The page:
Here’s the 1994 GI Joe Shadow Ninjas Bushido figure, fresh off the card!
1994 GI Joe Shadow Ninjas Bushido Review
It’s not often I get a carded GI Joe figure, so let’s start with the packaging. I love the neon pink and black speckled card. As others, including HCC788, have noted, it does make the text on the filecard hard to read. But it’s visually striking and just fills me with glee whenever I look at it. All of the Shadow Ninjas used the same card art, which is lazy on Hasbro’s part, and sadly wasn’t anything new by 1994.
The filecard itself is an even worse version of 1993 Bushido’s. I still can’t get over the fact that this is a snow ninja who trained in Iceland. I looked it up– and while Iceland seems pretty brisk (and actually downright comfortable and temperate), the lowest temperatures I saw were around -16F. In contrast, Queens seemed to hit -11F at least once a year since 2010. I guess “Iceland” just sounds like a cold place on a file card. We probably all know that Iceland is mild compared to a place like Greenland at this point, so using Iceland as a snow ninja’s training ground just seems lazy on the part of the filecard writers.
Moving onto the figure itself, it’s a straight up recolor of 1993’s Bushido, cast in a “color changing” milky white plastic. Bushido reuses 1992 Nunchuk’s body mold with a new head. I am very fond of 1993 Bushido (we’ll take a look at a comparison here in a second) and Nunchuk, so I like the mold for this figure.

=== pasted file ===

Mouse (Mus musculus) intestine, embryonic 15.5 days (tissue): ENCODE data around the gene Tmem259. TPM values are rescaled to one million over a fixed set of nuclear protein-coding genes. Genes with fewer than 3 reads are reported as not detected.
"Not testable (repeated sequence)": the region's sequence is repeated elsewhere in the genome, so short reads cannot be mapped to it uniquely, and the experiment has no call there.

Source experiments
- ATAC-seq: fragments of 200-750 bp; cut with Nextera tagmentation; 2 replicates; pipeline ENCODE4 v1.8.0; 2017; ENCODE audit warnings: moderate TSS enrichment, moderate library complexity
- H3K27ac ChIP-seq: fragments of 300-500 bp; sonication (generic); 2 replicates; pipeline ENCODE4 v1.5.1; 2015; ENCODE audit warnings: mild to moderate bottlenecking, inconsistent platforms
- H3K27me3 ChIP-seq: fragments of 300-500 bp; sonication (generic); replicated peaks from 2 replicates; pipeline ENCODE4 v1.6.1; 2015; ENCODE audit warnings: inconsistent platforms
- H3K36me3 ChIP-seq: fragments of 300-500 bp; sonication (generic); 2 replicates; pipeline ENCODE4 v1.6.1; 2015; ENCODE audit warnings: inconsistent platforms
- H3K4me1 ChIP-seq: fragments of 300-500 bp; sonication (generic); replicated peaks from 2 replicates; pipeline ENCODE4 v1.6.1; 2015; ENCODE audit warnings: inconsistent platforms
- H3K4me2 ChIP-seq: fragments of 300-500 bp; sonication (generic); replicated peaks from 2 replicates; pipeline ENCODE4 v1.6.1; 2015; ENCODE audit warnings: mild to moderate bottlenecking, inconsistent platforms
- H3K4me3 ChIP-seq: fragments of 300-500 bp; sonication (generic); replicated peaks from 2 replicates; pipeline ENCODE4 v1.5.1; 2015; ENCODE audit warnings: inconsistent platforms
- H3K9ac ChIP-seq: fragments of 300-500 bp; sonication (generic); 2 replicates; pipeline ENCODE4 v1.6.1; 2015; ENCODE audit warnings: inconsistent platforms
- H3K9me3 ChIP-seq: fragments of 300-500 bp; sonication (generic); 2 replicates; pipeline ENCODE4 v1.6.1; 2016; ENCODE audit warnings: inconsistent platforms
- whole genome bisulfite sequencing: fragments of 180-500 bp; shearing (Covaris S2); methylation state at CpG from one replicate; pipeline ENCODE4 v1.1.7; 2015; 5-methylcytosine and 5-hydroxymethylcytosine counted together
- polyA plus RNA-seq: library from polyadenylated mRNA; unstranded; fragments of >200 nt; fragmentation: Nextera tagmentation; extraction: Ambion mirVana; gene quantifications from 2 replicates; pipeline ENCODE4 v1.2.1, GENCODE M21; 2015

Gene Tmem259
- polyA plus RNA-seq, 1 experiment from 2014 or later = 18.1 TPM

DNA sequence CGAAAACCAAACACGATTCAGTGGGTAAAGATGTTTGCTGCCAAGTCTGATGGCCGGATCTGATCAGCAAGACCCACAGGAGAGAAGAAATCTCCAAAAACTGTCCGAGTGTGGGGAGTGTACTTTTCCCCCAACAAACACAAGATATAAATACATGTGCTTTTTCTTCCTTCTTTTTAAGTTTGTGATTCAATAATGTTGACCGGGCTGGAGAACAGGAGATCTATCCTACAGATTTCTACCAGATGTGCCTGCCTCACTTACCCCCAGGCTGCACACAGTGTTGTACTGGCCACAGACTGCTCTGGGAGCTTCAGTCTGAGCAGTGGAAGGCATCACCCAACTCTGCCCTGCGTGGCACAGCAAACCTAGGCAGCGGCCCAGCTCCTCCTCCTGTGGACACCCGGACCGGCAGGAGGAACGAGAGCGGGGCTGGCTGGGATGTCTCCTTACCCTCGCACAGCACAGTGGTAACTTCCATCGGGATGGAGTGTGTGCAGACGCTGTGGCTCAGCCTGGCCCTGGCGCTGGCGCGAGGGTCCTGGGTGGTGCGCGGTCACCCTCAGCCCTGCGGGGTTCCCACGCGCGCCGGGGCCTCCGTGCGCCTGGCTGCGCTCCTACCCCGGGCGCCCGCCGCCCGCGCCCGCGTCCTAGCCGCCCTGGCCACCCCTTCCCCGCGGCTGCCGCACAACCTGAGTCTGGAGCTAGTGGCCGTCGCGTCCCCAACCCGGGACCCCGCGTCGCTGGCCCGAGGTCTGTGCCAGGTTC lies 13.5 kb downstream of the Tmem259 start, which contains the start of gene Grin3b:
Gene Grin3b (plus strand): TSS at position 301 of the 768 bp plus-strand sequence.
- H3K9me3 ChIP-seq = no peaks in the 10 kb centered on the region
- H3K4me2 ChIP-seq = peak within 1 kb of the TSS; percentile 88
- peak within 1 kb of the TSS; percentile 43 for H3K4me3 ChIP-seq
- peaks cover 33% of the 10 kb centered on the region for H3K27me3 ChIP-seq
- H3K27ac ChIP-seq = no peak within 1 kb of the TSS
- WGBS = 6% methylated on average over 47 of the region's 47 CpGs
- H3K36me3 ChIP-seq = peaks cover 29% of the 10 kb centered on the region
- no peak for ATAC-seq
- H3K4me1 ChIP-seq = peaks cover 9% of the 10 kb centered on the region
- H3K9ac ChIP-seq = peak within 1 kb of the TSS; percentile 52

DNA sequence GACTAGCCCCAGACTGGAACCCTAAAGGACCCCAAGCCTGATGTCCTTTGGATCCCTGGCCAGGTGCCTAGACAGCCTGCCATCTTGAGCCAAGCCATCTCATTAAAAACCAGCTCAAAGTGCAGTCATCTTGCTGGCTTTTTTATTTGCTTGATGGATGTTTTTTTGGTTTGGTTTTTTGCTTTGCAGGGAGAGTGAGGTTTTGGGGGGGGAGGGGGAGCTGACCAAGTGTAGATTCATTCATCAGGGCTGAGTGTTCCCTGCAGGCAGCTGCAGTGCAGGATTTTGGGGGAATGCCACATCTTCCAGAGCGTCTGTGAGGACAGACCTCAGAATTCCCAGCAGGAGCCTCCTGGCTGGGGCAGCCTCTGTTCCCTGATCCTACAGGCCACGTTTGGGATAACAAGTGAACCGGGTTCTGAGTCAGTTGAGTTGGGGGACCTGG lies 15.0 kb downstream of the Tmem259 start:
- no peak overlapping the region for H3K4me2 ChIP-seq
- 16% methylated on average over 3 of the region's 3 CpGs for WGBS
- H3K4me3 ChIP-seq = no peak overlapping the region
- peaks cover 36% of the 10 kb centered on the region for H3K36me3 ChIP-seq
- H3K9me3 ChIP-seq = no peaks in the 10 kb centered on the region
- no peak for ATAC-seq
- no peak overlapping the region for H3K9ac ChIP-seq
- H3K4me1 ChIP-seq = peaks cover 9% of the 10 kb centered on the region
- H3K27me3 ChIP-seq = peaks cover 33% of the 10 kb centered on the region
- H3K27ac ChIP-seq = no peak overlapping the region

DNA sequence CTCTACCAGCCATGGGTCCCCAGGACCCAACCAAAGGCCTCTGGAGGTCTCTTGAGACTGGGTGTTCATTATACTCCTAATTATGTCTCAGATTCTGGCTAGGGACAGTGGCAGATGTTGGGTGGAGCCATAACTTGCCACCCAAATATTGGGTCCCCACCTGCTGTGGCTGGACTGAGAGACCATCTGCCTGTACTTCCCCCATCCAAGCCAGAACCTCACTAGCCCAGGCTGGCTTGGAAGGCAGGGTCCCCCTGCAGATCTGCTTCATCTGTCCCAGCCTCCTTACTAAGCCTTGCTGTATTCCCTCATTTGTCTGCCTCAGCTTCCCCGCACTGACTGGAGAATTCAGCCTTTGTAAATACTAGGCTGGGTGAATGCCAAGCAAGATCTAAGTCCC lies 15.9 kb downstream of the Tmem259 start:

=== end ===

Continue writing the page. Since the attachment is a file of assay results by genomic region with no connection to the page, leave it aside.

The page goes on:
Here he is:
As you can see in the photos I took for this review, he actually blends in very well when he’s a snowy setting. If Shadow Ninjas Bushido is in his “all white” mold, he’s probably got some of the best cold weather camouflage in the entire GI Joe line. Even when he turns icy blue, it still works pretty well.
Ninjas wearing white in GI Joe is nothing new, of course, and I think this figure looks very good with other characters from across the ARAH years. He actually looks downright traditional, as far as Joe ninjas go.
His colors aren’t nearly as striking as 1993 Bushido’s. That figure’s mixture of white, light blue, and a little bit of orange is stunning. He’s not bright or neon, but he is more colorful than most of the pre-1992 Joe roster. Still, I find 1993 Bushido works well with a lot of other cold weather Joes in the vintage line.